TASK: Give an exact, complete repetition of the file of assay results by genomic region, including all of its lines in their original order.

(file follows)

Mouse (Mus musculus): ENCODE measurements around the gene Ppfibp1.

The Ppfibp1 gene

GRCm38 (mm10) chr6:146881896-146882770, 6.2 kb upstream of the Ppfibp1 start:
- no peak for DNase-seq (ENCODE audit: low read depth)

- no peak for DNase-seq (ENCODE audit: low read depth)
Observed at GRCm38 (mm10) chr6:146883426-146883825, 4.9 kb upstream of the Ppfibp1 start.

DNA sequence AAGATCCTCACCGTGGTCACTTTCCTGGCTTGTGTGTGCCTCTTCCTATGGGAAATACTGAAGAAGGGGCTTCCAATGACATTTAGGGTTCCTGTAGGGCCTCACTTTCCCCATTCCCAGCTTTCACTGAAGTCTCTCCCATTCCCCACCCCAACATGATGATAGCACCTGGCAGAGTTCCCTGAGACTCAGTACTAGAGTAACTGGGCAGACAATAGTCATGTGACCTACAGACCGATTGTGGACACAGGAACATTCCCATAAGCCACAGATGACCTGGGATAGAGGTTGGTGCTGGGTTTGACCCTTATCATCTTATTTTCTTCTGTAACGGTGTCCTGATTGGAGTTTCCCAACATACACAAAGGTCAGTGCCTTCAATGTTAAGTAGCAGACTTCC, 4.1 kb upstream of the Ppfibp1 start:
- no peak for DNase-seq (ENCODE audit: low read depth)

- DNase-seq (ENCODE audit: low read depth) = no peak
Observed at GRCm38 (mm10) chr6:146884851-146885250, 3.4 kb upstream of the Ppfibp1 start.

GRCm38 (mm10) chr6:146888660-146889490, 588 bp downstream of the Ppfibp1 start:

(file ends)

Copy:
Mouse (Mus musculus): ENCODE measurements around the gene Ppfibp1.

The Ppfibp1 gene

GRCm38 (mm10) chr6:146881896-146882770, 6.2 kb upstream of the Ppfibp1 start:
- no peak for DNase-seq (ENCODE audit: low read depth)

- no peak for DNase-seq (ENCODE audit: low read depth)
Observed at GRCm38 (mm10) chr6:146883426-146883825, 4.9 kb upstream of the Ppfibp1 start.

DNA sequence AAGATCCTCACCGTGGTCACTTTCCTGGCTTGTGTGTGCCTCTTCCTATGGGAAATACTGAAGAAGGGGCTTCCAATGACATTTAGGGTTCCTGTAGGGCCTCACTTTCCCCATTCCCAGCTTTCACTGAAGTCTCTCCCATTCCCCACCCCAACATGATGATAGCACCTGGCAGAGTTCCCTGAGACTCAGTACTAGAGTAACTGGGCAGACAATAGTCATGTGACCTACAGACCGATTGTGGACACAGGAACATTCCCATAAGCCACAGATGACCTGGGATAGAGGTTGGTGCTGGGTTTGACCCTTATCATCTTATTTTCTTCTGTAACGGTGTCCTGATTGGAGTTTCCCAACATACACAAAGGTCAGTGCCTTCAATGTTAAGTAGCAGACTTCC, 4.1 kb upstream of the Ppfibp1 start:
- no peak for DNase-seq (ENCODE audit: low read depth)

- DNase-seq (ENCODE audit: low read depth) = no peak
Observed at GRCm38 (mm10) chr6:146884851-146885250, 3.4 kb upstream of the Ppfibp1 start.

GRCm38 (mm10) chr6:146888660-146889490, 588 bp downstream of the Ppfibp1 start: